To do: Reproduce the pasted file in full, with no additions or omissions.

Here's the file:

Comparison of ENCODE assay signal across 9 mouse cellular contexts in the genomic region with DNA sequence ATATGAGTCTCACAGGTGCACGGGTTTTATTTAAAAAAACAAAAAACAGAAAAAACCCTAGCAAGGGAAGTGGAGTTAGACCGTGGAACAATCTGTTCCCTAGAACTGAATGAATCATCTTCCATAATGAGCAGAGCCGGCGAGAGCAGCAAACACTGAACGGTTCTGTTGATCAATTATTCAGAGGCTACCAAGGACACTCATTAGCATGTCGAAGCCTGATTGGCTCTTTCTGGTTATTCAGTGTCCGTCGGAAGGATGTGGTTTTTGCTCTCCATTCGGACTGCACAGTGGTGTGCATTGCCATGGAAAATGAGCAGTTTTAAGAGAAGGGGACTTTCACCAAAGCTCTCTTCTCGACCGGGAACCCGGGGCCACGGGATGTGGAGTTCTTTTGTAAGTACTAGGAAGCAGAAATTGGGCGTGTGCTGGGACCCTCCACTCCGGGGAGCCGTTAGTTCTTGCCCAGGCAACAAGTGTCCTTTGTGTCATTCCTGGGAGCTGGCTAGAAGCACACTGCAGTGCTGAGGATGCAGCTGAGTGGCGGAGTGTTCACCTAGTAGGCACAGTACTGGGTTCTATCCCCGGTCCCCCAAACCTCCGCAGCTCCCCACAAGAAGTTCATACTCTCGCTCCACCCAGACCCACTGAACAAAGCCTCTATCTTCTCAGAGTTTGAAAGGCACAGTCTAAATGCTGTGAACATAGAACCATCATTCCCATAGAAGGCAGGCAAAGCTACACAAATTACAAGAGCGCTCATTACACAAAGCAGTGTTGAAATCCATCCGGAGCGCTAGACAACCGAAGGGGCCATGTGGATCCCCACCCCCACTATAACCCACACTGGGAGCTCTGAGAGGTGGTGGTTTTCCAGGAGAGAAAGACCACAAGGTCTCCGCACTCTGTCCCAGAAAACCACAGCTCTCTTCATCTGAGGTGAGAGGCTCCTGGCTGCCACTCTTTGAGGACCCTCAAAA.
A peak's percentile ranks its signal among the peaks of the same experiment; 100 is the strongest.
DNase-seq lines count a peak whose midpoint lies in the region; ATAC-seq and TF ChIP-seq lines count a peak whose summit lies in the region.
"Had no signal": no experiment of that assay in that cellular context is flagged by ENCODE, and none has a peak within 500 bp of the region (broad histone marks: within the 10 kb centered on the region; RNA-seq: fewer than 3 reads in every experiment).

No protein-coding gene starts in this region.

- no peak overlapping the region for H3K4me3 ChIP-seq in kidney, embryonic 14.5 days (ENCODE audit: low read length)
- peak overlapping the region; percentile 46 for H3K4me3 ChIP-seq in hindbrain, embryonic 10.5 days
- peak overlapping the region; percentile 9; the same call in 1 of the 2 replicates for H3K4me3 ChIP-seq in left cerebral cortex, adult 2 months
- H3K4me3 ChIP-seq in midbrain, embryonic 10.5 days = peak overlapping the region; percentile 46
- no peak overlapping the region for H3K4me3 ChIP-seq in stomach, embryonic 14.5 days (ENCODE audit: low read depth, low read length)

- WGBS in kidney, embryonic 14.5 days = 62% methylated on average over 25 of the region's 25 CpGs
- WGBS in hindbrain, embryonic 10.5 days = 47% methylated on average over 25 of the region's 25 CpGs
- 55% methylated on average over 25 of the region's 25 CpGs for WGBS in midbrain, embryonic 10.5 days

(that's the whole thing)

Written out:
Comparison of ENCODE assay signal across 9 mouse cellular contexts in the genomic region with DNA sequence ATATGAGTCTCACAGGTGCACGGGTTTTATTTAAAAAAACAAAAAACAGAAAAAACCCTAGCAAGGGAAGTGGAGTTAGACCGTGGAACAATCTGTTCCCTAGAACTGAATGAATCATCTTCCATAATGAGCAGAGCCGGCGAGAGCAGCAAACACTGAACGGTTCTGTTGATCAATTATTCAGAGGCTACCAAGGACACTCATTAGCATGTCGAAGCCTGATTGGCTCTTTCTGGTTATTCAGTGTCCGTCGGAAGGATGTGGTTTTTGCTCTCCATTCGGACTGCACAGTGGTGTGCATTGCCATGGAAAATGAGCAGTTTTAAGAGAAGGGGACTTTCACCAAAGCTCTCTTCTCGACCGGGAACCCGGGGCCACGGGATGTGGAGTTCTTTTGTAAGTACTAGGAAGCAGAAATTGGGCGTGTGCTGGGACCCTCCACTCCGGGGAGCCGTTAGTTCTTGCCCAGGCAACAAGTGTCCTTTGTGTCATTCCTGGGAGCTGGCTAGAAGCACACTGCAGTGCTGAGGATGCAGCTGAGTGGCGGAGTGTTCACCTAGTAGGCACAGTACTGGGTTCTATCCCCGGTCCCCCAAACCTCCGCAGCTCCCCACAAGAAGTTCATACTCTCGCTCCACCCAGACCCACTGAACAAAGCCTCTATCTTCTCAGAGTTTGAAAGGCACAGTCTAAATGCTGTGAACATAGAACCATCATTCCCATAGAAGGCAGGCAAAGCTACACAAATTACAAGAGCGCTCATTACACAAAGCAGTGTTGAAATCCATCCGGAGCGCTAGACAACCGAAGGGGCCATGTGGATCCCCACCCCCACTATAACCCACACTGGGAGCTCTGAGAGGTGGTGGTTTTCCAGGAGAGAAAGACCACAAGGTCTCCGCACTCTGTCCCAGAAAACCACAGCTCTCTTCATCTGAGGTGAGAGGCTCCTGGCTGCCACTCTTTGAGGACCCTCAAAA.
A peak's percentile ranks its signal among the peaks of the same experiment; 100 is the strongest.
DNase-seq lines count a peak whose midpoint lies in the region; ATAC-seq and TF ChIP-seq lines count a peak whose summit lies in the region.
"Had no signal": no experiment of that assay in that cellular context is flagged by ENCODE, and none has a peak within 500 bp of the region (broad histone marks: within the 10 kb centered on the region; RNA-seq: fewer than 3 reads in every experiment).

No protein-coding gene starts in this region.

- no peak overlapping the region for H3K4me3 ChIP-seq in kidney, embryonic 14.5 days (ENCODE audit: low read length)
- peak overlapping the region; percentile 46 for H3K4me3 ChIP-seq in hindbrain, embryonic 10.5 days
- peak overlapping the region; percentile 9; the same call in 1 of the 2 replicates for H3K4me3 ChIP-seq in left cerebral cortex, adult 2 months
- H3K4me3 ChIP-seq in midbrain, embryonic 10.5 days = peak overlapping the region; percentile 46
- no peak overlapping the region for H3K4me3 ChIP-seq in stomach, embryonic 14.5 days (ENCODE audit: low read depth, low read length)

- WGBS in kidney, embryonic 14.5 days = 62% methylated on average over 25 of the region's 25 CpGs
- WGBS in hindbrain, embryonic 10.5 days = 47% methylated on average over 25 of the region's 25 CpGs
- 55% methylated on average over 25 of the region's 25 CpGs for WGBS in midbrain, embryonic 10.5 days